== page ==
A number of them state on their websites that if an adult woman says she is engaging in consensual sex work, they do not believe her. I can't stress how problematic this is in America right now, where women are fighting for control of our own bodies, to not have the state force us into being "host bodies" -- and we are losing. Most Thorn partners want to "abolish" sex work. As in, just make it go away. Spoiler: it won't, and sex workers will die.

The artwork for my Engadget article, by award-winning artist Koren Shadmi, is based on what I saw and experienced on the nonprofits' websites. These are anti-trafficking websites that do not mention labor trafficking. Their use of colonialist language is overhwelming. Nearly all of the organizations have "who we are" pages packed with groups of smiling white people, while the websites are absolutely covered in images (mostly stock photos) of women and children of color. All that, wrapped in the language of saving women from "modern slavery." They all conflate adult sex work with child trafficking (rape). Tell me what it is when a group of white people ignore the agency and consent of an adult Black woman and say they're saving her from slavery. They are "white knights."

I would really like to know how many are on the list of 50 organizations examined in Truthout's Special Report: Money and Lies in Anti-Human Trafficking NGOs. Polaris Project sure is. Many of the anti-trafficking orgs I researched for this investigation -- including Thorn -- create their own "studies," surveys, and whitepapers that exclusively support their own work, and contain moral agendas.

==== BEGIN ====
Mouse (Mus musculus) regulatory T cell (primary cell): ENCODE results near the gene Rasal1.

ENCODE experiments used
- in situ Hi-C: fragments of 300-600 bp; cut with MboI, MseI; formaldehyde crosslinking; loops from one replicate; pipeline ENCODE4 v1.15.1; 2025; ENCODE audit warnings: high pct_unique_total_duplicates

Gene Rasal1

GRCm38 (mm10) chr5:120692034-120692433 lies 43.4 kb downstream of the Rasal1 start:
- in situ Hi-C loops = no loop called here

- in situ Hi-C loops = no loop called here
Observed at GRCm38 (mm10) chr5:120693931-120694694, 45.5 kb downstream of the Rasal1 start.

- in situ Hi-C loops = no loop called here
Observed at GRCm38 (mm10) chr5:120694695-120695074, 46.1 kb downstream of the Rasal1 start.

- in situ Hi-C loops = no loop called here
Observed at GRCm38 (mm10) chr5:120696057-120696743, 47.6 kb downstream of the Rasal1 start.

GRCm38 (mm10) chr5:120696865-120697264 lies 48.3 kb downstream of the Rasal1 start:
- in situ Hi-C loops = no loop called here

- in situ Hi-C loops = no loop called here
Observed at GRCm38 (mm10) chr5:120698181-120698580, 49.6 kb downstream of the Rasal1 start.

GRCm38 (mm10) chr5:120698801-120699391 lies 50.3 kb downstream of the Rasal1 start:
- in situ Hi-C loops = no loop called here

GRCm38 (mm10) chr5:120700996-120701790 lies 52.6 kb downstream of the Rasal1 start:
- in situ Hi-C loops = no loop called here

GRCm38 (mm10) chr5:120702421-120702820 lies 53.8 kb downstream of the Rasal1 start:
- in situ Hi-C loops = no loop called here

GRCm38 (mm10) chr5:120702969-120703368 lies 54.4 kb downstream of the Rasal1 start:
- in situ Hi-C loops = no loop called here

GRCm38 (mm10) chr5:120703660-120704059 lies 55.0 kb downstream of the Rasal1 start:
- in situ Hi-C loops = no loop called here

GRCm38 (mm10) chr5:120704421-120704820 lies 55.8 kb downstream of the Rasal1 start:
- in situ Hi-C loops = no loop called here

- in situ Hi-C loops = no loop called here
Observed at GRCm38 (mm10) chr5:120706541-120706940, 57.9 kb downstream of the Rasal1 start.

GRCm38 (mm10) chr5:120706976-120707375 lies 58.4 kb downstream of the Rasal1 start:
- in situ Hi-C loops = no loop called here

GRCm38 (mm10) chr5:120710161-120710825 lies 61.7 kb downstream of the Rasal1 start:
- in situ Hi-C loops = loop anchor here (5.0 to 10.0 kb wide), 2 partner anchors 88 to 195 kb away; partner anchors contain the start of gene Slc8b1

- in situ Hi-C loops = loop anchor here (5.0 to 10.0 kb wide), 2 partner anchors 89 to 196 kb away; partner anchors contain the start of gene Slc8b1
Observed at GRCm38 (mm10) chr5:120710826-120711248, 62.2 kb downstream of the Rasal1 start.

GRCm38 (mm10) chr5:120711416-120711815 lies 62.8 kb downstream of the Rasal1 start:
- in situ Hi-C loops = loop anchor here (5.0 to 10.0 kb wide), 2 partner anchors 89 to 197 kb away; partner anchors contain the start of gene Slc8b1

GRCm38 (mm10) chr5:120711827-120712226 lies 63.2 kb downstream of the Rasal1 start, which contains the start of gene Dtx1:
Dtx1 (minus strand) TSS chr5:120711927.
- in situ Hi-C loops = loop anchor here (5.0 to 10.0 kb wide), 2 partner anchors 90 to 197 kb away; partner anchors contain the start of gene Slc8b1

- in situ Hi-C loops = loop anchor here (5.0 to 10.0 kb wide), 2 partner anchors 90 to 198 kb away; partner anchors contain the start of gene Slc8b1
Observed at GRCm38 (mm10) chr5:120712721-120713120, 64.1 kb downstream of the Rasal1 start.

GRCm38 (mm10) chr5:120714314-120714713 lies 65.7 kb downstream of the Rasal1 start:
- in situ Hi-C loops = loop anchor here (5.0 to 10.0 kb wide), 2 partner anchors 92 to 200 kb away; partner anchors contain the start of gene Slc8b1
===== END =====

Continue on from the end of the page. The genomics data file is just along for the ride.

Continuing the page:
Again, we don't know if Thorn is influencing policy with the companies on the left, but they're in a hell of a position to do so. Is that policy coming from the orgs on the right? In an effort to understand Thorn's relationship with these organizations.

I asked Thorn CEO Julie Cordua: What is Thorn's relationship with the nonprofit partners listed on your website, such as Polaris Project and smaller orgs like GEMS and Breaking Free? She replied:

We work with these partners listed in a variety of ways. With GEMS we have supported their work in the past and have also worked with them on survivor survey to ensure we're hearing directly from survivors and designing our programs/products accordingly. Breaking Free was also a participating organization in our survivor survey. Polaris Project is a leader in the anti-trafficking movement and where our work intersects, in combating child sex trafficking, we often share information or insights.

At the end of this investigation, I'm worried. I have more answers than when I started, but also a lot of questions. This area is an unchecked Wild West, and I've spent a lot of time marinating in the materials of organizations and companies that do not care who they hurt in their quest to save the children. 

And as we've seen -- too late -- in regretful essays from technologists about the monsters they've created, like Facebook, that pretty much no one who works in the user big-data and analytics space have thought about (or care) about the ramifications of their work.

I just hope that Prostasia can make themselves the inclusive EFF of this anti-trafficking, money-hoovering, data-dealing, charlatan-free-for-all, as they hope to be.